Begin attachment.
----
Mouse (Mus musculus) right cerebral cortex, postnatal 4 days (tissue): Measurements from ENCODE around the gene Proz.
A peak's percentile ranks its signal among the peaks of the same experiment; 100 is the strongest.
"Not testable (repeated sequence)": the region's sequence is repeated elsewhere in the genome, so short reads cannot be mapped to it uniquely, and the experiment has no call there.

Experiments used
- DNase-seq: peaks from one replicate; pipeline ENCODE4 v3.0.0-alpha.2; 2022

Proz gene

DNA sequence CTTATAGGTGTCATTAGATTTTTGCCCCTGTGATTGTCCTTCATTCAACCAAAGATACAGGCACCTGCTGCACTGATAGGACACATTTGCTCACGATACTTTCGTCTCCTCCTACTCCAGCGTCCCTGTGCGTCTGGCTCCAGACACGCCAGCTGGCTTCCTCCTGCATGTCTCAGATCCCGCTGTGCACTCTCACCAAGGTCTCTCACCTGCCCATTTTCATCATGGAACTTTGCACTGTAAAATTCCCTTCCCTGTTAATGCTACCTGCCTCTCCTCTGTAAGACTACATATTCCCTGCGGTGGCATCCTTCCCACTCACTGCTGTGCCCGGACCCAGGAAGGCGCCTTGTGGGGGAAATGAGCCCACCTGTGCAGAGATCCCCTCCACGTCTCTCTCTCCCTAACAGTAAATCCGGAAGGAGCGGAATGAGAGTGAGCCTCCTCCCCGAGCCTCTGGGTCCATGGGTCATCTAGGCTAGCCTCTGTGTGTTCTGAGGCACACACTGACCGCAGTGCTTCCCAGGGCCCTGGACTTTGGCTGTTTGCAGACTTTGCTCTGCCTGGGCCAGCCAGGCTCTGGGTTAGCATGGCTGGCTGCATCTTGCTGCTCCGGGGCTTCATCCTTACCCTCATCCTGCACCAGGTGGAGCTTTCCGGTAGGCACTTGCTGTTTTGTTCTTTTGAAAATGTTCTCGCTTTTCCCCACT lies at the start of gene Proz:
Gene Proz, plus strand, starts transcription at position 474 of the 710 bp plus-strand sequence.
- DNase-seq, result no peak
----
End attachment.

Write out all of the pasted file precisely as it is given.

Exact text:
Mouse (Mus musculus) right cerebral cortex, postnatal 4 days (tissue): Measurements from ENCODE around the gene Proz.
A peak's percentile ranks its signal among the peaks of the same experiment; 100 is the strongest.
"Not testable (repeated sequence)": the region's sequence is repeated elsewhere in the genome, so short reads cannot be mapped to it uniquely, and the experiment has no call there.

Experiments used
- DNase-seq: peaks from one replicate; pipeline ENCODE4 v3.0.0-alpha.2; 2022

Proz gene

DNA sequence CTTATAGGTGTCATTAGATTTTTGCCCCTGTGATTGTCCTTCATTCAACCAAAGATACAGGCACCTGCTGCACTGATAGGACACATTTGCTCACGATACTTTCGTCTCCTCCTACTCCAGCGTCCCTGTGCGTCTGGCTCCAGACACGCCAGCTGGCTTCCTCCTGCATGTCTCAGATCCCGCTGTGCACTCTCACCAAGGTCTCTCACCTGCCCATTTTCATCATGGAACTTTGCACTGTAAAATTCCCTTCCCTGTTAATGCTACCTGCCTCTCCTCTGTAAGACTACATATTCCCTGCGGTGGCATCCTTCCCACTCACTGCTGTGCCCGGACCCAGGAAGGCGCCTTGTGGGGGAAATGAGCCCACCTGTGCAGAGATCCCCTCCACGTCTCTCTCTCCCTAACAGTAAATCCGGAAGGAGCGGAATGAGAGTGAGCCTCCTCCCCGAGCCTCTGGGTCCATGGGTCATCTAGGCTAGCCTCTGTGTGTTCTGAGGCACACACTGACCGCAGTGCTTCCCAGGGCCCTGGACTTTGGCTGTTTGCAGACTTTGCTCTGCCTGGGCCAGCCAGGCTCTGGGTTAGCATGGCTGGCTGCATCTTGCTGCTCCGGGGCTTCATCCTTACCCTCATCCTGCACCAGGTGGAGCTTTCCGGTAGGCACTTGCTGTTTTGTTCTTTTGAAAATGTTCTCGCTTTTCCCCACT lies at the start of gene Proz:
Gene Proz, plus strand, starts transcription at position 474 of the 710 bp plus-strand sequence.
- DNase-seq, result no peak